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Reawakening the coal mining landscape in Taiwan I

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Regular session
9:00 AM, Thursday 1 Sep 2022 (1 hour 30 minutes)
Break   10:30 AM to 11:00 AM (30 minutes)

Many of the remained big scale Industrial heritage in Taiwan were the products of the Japanese colonial period between 1895 and 1945, which spans the first half of the twentieth century. This fifty-year colonial industrialisation is arguably Taiwan’s most influential industrial heritage because it began a rapid process of modernisation that is continuing today. The key to this process is the industrialisation that led to the development of main parts of the island, catalysed new communities and social patterns and structured daily life. Many of these industrial sites have now become heritage sites for tourism and creative development. Moreover, the interpretation of these sites highlights the re-contextualisation of the Taiwanese legacy from both political and economic perspectives. A society in which industrial heritage is influenced by the increasing convergence between cultural tourism, museumification (i.e. the process by which a particular heritage is recognised to the extent that it is turned into a museum) and commercialization. Furthermore, new relationships are created with the common identity of minors and local people, which reflect the patterns and trends of wider economic, social and cultural changes. The section concludes by offering a deeper understanding of the valorisation of industrial heritage in Taiwan and its influence on broader Taiwanese narratives of geopolitics and global heritage agenda.

By August 2020, in Taiwan, there are 2,664 listed heritage in relation to constructions in which include 586 industrial properties. According to the recent research, 11 coal mining landscape areas are identified into the group of potential serial landscape in Taiwan. This prototype session aims to demonstrate the coal mining industrial legacy in Taiwan from the angle of its representations, culture, territories, of its global context and of their documentation and recent development. Regarding the Taiwan Coal Ming heritage agenda, it raises the following discussion: how to shape the brand of industrial heritage together with the approach of cultural tourism that is forged, including modern cities, company towns, or the neighborhoods communities undergoing significant economic, social, and cultural changes? What are the strategies beyond mere conservation, such as the Cultural Route Program and Place-Making Policy? What are the contributions and issues of the increasingly popular storytelling? What about branding strategies, which have positioned vast requalification operations on a planetary scale, particularly in the Post–COVID-19 world?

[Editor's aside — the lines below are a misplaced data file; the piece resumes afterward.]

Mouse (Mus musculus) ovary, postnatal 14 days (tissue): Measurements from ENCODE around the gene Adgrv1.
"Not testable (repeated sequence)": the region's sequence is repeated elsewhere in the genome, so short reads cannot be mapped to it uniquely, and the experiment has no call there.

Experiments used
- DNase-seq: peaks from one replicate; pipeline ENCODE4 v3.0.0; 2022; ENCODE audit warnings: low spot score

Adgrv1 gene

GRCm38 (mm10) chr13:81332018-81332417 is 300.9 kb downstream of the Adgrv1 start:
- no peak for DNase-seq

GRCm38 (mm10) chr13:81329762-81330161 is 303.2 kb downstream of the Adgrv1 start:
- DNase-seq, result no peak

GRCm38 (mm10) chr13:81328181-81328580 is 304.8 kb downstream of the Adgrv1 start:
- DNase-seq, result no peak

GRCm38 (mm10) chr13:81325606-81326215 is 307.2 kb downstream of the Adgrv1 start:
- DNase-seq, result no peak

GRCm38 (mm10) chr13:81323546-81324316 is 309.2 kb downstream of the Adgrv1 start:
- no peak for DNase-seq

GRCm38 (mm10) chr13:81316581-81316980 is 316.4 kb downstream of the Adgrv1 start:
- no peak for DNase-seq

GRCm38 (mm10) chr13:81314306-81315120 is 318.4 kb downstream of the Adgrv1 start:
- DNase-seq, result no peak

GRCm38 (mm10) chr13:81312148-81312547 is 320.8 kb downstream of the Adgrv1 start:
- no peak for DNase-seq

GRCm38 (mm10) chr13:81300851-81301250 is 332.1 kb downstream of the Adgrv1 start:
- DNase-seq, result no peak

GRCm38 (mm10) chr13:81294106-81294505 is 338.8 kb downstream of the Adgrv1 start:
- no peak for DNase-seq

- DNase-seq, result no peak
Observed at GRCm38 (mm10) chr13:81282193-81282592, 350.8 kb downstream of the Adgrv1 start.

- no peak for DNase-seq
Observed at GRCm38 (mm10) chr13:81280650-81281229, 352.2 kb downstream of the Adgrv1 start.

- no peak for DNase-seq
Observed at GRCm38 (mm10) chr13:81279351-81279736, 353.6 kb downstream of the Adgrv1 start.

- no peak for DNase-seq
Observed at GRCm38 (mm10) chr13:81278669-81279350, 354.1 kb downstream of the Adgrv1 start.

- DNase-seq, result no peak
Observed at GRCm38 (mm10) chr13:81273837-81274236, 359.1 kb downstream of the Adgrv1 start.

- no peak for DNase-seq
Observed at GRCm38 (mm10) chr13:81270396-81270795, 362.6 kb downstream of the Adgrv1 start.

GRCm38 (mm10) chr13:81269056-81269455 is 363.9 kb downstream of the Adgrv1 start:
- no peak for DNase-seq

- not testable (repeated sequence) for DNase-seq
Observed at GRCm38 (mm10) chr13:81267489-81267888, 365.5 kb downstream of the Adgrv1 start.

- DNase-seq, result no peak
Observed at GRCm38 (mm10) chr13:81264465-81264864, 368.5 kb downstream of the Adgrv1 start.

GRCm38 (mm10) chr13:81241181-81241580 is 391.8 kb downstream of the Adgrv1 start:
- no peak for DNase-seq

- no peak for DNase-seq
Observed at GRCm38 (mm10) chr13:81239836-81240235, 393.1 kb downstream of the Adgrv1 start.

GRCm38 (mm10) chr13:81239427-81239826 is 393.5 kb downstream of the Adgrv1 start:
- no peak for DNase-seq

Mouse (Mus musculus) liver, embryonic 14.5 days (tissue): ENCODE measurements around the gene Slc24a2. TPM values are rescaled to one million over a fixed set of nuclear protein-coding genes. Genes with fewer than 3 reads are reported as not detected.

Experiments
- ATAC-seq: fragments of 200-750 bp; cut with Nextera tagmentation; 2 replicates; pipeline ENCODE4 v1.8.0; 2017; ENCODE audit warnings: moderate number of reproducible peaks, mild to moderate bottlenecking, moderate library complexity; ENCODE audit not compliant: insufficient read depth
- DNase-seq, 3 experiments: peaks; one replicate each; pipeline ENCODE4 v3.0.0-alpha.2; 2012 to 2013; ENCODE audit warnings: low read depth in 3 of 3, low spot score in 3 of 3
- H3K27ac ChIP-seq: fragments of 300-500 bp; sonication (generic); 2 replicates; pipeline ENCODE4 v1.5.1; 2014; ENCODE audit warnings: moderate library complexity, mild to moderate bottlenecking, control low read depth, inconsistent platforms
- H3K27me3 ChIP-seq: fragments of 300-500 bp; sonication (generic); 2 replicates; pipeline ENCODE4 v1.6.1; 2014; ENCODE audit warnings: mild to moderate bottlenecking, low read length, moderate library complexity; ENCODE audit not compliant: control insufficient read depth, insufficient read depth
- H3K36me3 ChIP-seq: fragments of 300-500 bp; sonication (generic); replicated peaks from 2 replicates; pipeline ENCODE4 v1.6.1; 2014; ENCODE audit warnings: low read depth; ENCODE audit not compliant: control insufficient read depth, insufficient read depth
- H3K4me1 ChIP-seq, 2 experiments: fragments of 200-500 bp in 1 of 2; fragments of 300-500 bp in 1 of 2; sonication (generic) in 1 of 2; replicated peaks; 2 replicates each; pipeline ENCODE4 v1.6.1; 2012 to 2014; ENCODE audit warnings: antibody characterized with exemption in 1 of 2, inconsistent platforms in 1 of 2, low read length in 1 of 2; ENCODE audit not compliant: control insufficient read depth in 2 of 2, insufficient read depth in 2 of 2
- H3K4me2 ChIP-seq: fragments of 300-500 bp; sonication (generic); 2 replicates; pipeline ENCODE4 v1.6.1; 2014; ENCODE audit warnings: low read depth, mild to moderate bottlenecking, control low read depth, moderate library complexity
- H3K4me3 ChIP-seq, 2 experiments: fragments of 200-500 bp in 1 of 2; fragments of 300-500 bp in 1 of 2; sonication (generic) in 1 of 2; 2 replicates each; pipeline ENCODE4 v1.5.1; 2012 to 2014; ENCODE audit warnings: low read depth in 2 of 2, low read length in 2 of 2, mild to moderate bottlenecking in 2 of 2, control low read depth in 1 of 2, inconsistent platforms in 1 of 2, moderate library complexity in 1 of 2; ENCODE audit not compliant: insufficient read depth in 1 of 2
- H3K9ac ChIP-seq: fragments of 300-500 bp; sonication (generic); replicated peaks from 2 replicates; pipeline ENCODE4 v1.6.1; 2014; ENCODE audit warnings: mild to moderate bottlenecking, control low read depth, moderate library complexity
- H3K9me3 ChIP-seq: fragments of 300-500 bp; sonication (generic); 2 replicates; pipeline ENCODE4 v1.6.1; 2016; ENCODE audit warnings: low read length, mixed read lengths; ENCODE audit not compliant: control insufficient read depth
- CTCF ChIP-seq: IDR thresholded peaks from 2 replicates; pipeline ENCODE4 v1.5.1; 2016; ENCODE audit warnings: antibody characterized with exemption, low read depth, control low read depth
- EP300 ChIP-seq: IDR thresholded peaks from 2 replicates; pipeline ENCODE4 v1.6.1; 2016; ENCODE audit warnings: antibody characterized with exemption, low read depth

This session is organized by Associate Professor Kuang-Chung Lee from College of Environmental Studies, National Dong Hwa University, together with two co-organizers, Associate Professor Hsiao-Wei Lin from Department of Architecture, Chung Yuan Christian University, and the Associate Researcher Dr. Chao-shiang Li from Cultural Research Center, China University of Technology. The panellists include the principal, David Gong, of Xi-Pin-Xi Coalmine Co., Ltd., assistant professor Sin-Heng Wang from National Yunlin University of Science and Technology, and the representatives from Asian Network of Industrial Heritage (<>), and the practitioners and scholars who depth engage with Taiwan’s coal mine heritage.

Sub Sessions

9:00 AM - 9:20 AM | 20 minutes

Recognizing the significance of industry to the history of Taiwan, the government of Taiwan started to survey and preserve industrial heritage since the late 1990s. The milestone of these conservation works was the hosting of the 15th Congress of the International Committee for the Conservation of Industrial Heritage in 2012 (TICCIH Congress 2012). This congress evoked the general public consciousness for the conservation of industrial heritage in Taiwan as well as the other Asian countries. ...

9:30 AM - 9:50 AM | 20 minutes

During the peak of coal mining period in the 1970s, there were around thirty coal fields in Taiwan. Nearly half of them were located at New Taipei City. After the final four coal mines closed in 2000, the last coal mining licence which is for the New Pingxi Coal Mine was also ended in 2019. And the above are all in New Taipei City. The domestic tourism policy of Taiwan was launched in the 1970s, the New Taipei City government established the independent department for tourism and travel in 20...

10:00 AM - 10:20 AM | 20 minutes

Abstract The Pingxi area houses one of Taiwan’s main coal mines. Thus, a very complete industrial landscape and mining landscape were preserved along the Pingxi railway line. During the 1980~2000s, the production cost of coal mines in Taiwan was not competitive against the low-cost of imported coal. Therefore, the coal industry experienced a sharp decline in output resulting in massive job loss for the local population. Job loss also caused serious population aging and declining birthrate p...

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